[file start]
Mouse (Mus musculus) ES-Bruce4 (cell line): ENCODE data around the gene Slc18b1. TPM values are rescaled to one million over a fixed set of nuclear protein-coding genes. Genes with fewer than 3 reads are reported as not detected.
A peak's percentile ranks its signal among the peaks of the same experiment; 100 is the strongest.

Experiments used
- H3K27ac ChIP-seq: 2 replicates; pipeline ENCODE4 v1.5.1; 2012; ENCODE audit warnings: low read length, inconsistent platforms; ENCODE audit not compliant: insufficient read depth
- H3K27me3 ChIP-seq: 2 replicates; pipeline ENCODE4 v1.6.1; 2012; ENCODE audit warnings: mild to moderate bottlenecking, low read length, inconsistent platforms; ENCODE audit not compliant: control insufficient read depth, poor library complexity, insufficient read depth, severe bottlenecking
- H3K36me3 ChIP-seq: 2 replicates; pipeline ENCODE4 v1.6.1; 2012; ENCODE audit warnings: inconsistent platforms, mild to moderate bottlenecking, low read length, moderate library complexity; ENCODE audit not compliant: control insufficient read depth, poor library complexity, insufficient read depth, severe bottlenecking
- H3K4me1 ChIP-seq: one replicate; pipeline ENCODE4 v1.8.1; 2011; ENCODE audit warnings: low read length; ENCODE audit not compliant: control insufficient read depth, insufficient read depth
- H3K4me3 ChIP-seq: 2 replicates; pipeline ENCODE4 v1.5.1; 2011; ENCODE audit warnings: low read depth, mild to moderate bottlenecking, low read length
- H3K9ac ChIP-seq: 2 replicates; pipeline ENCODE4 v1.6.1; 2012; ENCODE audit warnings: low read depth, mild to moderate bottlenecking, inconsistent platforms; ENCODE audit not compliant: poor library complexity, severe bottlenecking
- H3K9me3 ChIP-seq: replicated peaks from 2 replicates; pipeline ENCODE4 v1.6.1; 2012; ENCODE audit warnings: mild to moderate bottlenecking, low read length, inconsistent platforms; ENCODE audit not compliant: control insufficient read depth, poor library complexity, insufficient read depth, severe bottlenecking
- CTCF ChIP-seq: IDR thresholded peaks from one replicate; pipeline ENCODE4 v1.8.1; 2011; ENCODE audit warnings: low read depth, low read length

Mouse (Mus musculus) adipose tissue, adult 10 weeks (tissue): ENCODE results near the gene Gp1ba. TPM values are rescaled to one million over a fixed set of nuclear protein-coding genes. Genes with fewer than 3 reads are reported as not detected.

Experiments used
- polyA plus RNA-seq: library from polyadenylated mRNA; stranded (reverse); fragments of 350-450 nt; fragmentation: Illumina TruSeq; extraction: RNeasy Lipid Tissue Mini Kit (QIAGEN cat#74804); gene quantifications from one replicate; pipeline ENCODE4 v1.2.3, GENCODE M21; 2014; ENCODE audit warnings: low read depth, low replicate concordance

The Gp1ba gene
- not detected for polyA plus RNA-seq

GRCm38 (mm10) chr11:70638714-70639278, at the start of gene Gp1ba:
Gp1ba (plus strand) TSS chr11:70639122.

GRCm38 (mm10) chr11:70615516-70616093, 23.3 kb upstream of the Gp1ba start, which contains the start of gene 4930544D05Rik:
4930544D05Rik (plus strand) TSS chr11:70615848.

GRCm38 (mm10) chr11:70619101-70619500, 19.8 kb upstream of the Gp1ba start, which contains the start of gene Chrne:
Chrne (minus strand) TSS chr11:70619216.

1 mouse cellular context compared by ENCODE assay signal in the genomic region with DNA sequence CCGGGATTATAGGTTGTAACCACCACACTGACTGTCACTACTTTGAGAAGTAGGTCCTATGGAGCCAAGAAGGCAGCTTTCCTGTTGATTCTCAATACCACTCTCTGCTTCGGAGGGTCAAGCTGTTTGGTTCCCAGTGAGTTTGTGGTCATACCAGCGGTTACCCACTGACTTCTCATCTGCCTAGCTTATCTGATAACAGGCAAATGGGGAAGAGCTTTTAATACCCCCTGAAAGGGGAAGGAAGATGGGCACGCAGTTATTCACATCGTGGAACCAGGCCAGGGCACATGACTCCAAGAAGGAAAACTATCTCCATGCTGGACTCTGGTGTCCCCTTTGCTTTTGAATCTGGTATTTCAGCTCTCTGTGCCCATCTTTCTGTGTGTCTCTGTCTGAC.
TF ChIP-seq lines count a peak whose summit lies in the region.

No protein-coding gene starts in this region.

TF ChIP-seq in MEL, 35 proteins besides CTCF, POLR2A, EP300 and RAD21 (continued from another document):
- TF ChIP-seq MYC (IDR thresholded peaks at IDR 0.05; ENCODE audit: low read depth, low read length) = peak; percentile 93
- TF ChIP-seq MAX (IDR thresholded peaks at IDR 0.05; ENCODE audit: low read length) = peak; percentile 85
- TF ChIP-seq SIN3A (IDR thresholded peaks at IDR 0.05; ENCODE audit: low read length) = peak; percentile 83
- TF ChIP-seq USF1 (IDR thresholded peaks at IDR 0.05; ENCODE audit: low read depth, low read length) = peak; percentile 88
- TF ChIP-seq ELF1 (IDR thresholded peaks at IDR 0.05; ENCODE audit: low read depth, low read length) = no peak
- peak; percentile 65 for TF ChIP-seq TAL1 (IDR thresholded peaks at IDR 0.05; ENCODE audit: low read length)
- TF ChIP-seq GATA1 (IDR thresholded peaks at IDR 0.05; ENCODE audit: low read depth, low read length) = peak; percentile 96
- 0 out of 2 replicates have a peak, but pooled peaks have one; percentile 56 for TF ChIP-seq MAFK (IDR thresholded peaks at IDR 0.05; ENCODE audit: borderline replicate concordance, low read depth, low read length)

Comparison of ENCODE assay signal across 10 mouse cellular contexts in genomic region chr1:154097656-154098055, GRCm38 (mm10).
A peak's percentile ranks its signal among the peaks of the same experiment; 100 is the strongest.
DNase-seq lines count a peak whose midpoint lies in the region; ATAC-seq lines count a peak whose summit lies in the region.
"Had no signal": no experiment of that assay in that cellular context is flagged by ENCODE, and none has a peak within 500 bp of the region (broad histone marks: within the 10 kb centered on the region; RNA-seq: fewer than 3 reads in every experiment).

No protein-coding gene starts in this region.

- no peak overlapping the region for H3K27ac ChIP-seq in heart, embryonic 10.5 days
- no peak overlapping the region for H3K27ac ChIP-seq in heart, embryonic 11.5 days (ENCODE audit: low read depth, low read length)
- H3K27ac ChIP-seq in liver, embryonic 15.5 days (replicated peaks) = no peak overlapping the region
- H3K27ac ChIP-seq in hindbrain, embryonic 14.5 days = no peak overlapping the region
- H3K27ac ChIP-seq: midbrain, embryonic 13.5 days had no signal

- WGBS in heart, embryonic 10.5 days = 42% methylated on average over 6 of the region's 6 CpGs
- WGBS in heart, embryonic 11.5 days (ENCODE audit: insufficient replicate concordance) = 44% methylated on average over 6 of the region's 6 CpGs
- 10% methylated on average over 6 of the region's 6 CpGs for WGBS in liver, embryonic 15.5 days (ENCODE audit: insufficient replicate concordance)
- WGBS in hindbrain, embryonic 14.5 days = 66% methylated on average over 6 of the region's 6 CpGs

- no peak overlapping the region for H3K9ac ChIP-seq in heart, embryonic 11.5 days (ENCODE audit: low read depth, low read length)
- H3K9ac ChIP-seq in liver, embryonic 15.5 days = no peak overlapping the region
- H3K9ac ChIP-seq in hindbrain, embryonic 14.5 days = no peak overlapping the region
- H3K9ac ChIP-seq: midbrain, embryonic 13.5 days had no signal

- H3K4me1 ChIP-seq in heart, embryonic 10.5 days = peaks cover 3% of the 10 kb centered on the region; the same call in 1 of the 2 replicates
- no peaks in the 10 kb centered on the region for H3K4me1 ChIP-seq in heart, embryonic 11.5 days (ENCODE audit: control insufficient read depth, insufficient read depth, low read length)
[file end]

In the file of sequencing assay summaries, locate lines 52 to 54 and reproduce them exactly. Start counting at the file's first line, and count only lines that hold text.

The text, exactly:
- H3K9ac ChIP-seq: midbrain, embryonic 13.5 days had no signal

- H3K4me1 ChIP-seq in heart, embryonic 10.5 days = peaks cover 3% of the 10 kb centered on the region; the same call in 1 of the 2 replicates
- no peaks in the 10 kb centered on the region for H3K4me1 ChIP-seq in heart, embryonic 11.5 days (ENCODE audit: control insufficient read depth, insufficient read depth, low read length)